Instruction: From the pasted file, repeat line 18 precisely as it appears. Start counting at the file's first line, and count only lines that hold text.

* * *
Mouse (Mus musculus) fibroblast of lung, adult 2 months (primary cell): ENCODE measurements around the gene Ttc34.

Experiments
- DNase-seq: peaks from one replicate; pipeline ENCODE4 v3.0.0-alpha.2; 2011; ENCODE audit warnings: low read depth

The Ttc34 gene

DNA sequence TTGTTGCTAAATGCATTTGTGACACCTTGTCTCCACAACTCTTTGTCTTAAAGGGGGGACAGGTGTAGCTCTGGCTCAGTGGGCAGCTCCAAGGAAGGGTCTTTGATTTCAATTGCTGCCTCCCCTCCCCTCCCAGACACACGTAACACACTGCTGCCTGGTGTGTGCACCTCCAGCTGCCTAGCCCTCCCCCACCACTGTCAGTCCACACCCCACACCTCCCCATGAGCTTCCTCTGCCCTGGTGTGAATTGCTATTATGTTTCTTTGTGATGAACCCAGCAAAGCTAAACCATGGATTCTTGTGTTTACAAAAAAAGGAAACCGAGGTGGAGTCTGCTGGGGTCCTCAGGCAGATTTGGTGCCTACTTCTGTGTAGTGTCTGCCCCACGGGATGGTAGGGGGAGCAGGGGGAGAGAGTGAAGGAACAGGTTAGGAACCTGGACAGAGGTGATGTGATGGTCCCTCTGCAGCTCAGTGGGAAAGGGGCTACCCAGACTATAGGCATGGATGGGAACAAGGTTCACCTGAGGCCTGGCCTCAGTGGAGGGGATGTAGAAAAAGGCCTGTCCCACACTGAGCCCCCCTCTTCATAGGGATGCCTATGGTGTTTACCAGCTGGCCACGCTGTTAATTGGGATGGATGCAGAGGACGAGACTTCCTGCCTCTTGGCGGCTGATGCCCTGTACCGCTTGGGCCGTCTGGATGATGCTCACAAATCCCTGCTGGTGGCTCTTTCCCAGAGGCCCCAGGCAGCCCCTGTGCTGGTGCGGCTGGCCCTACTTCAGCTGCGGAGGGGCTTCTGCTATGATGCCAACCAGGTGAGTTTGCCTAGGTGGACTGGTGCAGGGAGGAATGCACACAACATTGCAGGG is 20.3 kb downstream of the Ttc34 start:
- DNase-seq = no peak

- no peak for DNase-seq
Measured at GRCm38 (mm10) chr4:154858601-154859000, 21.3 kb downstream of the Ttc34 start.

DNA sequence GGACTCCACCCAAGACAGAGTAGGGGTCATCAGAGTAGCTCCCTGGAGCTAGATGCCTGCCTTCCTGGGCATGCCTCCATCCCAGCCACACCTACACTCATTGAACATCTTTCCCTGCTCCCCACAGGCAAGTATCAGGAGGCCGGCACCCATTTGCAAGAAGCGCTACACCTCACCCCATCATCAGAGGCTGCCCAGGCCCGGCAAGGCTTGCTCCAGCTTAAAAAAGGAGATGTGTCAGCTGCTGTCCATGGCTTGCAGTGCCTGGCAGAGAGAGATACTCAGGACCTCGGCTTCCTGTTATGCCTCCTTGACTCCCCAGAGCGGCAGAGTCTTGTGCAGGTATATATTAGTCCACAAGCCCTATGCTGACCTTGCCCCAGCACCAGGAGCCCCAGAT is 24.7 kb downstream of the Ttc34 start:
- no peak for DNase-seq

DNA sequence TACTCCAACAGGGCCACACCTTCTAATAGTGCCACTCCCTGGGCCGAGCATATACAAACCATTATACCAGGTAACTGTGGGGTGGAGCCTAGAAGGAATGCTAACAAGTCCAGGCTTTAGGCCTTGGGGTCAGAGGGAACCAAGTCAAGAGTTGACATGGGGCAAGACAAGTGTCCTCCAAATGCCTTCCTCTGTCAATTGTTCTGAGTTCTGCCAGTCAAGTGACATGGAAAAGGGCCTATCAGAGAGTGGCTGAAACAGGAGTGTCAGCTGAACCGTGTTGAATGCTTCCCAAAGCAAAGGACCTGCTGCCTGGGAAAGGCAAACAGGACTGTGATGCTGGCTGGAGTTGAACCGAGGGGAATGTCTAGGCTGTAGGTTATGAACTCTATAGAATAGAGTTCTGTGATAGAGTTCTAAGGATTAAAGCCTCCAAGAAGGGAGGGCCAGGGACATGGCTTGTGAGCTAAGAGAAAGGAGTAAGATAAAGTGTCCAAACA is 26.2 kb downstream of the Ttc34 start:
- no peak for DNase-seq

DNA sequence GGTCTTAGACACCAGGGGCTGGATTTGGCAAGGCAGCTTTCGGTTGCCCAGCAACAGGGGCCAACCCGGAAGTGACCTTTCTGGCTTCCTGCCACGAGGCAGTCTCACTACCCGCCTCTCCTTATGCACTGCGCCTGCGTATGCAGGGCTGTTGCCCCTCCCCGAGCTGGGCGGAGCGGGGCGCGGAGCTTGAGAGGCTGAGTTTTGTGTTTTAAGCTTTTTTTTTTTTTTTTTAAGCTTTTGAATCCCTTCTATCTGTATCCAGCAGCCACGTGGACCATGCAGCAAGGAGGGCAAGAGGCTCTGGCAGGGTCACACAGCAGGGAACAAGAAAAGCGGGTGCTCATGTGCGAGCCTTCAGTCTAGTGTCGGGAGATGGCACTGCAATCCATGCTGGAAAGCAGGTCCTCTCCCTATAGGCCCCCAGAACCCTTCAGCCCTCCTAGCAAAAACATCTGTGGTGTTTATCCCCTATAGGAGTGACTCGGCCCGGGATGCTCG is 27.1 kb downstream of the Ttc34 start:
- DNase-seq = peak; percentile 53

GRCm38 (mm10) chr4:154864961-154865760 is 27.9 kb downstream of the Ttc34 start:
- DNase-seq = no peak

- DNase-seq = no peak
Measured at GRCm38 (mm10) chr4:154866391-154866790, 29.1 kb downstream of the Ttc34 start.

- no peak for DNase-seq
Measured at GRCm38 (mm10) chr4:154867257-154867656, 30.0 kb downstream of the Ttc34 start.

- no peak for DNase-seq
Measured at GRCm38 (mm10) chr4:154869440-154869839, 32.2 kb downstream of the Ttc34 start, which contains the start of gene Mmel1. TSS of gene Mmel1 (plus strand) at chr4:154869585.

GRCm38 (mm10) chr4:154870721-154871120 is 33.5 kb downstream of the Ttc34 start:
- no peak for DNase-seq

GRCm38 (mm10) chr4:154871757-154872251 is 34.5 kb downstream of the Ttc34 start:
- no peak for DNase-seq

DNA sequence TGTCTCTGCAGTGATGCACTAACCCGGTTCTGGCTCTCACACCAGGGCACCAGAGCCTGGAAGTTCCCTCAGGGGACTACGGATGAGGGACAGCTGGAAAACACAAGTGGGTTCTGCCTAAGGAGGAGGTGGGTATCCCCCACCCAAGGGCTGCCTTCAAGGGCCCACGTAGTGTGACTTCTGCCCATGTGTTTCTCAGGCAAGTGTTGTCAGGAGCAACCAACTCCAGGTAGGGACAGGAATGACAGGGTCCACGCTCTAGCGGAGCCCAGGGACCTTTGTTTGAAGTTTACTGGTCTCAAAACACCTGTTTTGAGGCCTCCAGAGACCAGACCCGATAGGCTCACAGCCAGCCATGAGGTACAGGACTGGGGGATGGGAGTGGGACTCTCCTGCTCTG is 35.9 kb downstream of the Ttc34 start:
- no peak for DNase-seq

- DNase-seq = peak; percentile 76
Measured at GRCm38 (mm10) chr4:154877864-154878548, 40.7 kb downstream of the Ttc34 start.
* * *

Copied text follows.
Measured at GRCm38 (mm10) chr4:154866391-154866790, 29.1 kb downstream of the Ttc34 start.